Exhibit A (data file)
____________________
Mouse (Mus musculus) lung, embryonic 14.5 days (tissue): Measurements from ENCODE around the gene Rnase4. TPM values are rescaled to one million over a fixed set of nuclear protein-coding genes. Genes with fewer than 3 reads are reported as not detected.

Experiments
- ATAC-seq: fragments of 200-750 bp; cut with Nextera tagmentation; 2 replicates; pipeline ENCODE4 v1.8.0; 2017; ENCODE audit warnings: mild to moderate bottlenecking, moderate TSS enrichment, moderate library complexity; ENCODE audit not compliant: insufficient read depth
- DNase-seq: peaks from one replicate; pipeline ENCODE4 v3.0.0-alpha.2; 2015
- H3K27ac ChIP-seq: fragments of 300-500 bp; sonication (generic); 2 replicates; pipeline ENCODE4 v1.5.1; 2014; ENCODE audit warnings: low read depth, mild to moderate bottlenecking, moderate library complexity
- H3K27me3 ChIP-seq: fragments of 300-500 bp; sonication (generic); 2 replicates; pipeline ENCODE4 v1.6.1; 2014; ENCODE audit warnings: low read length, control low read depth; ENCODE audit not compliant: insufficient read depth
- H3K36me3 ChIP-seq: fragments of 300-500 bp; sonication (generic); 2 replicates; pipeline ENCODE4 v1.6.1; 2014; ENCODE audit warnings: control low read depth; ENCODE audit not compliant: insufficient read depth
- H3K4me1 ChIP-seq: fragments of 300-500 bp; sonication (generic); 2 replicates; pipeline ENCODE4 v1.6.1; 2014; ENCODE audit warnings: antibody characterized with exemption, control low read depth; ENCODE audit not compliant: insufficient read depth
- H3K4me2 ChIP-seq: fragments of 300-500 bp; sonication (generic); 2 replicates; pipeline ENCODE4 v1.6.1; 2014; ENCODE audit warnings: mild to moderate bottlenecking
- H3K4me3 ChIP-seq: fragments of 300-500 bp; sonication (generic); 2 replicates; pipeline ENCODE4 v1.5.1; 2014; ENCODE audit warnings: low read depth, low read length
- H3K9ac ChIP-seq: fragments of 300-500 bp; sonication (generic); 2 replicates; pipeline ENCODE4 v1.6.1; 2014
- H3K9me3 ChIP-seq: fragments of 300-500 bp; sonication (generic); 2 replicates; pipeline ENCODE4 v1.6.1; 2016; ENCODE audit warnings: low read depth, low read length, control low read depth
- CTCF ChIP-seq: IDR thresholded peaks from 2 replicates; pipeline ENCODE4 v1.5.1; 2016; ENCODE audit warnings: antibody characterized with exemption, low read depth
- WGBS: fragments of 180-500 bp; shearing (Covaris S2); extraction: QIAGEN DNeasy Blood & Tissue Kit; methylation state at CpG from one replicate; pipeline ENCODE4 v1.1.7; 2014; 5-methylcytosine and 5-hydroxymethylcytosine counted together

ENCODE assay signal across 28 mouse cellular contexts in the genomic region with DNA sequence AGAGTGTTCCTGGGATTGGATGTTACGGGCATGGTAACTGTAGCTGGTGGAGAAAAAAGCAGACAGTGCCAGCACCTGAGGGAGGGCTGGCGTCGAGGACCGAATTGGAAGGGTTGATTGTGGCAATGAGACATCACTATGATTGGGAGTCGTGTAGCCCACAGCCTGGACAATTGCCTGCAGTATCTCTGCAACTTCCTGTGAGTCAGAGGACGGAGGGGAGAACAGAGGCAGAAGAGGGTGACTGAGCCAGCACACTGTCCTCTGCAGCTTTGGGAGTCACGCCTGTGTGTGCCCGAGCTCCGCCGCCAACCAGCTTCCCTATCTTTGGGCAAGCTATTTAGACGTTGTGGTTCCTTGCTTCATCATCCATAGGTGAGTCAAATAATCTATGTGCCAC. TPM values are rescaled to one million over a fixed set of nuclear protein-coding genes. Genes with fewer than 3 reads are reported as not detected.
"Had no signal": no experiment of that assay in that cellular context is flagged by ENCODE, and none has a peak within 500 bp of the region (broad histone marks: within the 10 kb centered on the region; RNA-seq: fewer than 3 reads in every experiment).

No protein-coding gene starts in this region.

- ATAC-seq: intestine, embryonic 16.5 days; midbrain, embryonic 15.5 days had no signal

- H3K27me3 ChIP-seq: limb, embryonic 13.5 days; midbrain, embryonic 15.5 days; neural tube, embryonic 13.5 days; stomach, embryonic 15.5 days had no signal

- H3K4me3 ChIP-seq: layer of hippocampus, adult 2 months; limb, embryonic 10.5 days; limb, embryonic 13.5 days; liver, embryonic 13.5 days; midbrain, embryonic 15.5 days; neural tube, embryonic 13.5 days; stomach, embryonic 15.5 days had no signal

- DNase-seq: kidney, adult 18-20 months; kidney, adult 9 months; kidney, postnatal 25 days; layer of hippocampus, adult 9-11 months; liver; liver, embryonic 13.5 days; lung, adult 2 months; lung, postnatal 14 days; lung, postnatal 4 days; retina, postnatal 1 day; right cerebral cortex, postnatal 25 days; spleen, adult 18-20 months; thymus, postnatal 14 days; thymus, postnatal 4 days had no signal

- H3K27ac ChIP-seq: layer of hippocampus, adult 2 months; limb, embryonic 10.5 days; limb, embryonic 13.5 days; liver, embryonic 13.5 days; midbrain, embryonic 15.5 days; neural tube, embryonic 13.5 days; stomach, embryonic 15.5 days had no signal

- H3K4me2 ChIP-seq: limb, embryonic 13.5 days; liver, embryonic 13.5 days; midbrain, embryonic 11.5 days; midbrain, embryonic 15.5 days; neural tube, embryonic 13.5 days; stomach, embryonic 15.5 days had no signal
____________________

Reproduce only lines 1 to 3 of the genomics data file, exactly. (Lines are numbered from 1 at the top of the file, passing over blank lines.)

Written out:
Mouse (Mus musculus) lung, embryonic 14.5 days (tissue): Measurements from ENCODE around the gene Rnase4. TPM values are rescaled to one million over a fixed set of nuclear protein-coding genes. Genes with fewer than 3 reads are reported as not detected.

Experiments
- ATAC-seq: fragments of 200-750 bp; cut with Nextera tagmentation; 2 replicates; pipeline ENCODE4 v1.8.0; 2017; ENCODE audit warnings: mild to moderate bottlenecking, moderate TSS enrichment, moderate library complexity; ENCODE audit not compliant: insufficient read depth